The revolutions in Tunisia and Egypt have forced Obama into an uncomfortable but familar posture: On the one hand, in order to preserve at least the appearance of credibility, the candidate of hope and change has to feign solidarity with the people who expressed their hope by flooding into the streets of Tunisia and Cairo demanding change in leadership of their US-sponsored tyrannies. On the other, as the man charged with the responsibility of prolonging the death-gasp of a doomed Empire, Obama had to work overtime behind the scenes to make sure that any political changes forced upon America’s satraps in the Middle East remain cosmetic and trivial. This dilemma accounts for the mixed messages being issued from the White House throughout the crisis as each mangled response contradicts an earlier stance.
More recent developments on Mubarak’s “dignified” exit reveal even more cynical contempt for Egypt’s long suffering people on the part of the Obama administration as Egypt’s recently appointed VP Omar Suleiman, the CIA’s ‘go to guy’ for its offshore torture enterprises has reportedly been installed as Mubarak’s puppet successor.
What better illustrates Obama’s flailing and ineffectual leadership style than a comparison of his rhetoric in Cairo shortly after taking office with his current posture regarding developments in Egypt? In his 2009 Cairo speech, Obama affirmed his “unyielding belief” in the universality of democratic struggle, and the “yearning” of all people to live “under the rule of law and the equal administration of justice, towards government that is transparent and doesn’t steal from the people”. Words that in retrospect reveal the insincerity behind them as his administration attempts to downplay the “government by the people, of the people . . . ” stuff as it applies to the Arab world, and push forward a more moderate and “realistic” solution to what they consider an unfolding ”crisis” in Egypt and beyond: Millions of people peacefully united in a struggle to break free from a brutal, authoritarian regime headed by a corrupt tyrant.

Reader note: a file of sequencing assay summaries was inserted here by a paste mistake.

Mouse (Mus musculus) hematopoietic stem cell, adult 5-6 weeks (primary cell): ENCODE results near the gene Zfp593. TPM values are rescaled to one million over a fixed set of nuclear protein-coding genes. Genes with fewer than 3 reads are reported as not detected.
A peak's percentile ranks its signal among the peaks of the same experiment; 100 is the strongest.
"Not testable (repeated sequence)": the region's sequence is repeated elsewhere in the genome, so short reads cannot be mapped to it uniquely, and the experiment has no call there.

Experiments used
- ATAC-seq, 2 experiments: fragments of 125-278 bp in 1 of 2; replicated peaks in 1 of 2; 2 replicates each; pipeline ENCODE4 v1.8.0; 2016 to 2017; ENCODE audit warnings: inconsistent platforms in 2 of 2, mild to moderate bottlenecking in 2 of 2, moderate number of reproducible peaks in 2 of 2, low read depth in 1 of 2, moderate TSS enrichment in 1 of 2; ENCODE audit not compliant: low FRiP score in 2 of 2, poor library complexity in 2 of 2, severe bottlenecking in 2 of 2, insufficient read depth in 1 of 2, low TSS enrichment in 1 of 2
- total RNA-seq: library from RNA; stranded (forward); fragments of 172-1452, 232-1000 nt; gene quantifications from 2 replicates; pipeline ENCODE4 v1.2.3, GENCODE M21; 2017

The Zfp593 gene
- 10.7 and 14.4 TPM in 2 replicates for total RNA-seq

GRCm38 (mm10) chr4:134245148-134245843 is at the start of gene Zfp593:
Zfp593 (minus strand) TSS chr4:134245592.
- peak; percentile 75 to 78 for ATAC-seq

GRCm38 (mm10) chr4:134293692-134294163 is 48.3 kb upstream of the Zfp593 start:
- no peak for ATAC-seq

Novelist Margaret Atwood’s decision to travel to Tel Aviv to share a literary prize worth a million dollars has ignited a controversy in which the septuagenarian author and vice-president of the literary human rights organization PEN International has come under fire by Palestinian rights activists. Ms Atwood’s acceptance of the Dan David Prize, whose previous laureates include Al Gore and Tony Blair, is viewed by Ms Atwood’s critics as a betrayal to the ideals she supposedly represents, and an unwitting endorsement of Israel’s race exclusive policies.
The Canadian author’s insistence that refusing the blood-spattered trophy would be tantamount to “censorship” rings as false as her commitments to justice as an anti-apartheid activist, and as a writer who has made tyranny and oppression recurring themes in her novels, elevating her from fiction writer to public intellectual. “False” because “justice for some” is hardly an ethical stance with any merit, and certainly not one that will maintain her status as an “oppositional intellectual”. Sadly, this “intellectual” has made no effort to research the subject of Israel’s illegal occupation of Palestinian land and its unyielding, systematic oppression of the Palestinian people (as many Jewish and Israeli scholars and activists themselves have bravely condemned). Otherwise, she would use the occasion of the invitation to denounce an increasingly murderous regime and call upon its people to support sanctions, boycotts and divestments until their government accepted the rule of International law and reversed its policy of displacement and expulsion of Arab people from their ancestral lands. Instead the once outspoken author has chosen to put monetary interests ahead of the principled moral stances she has taken in the past, in order to lay claim to a tainted prize given each year to fame-hungry “artists” looking to boost sagging sales of their product while making all the appropriate noises to the press about free speech.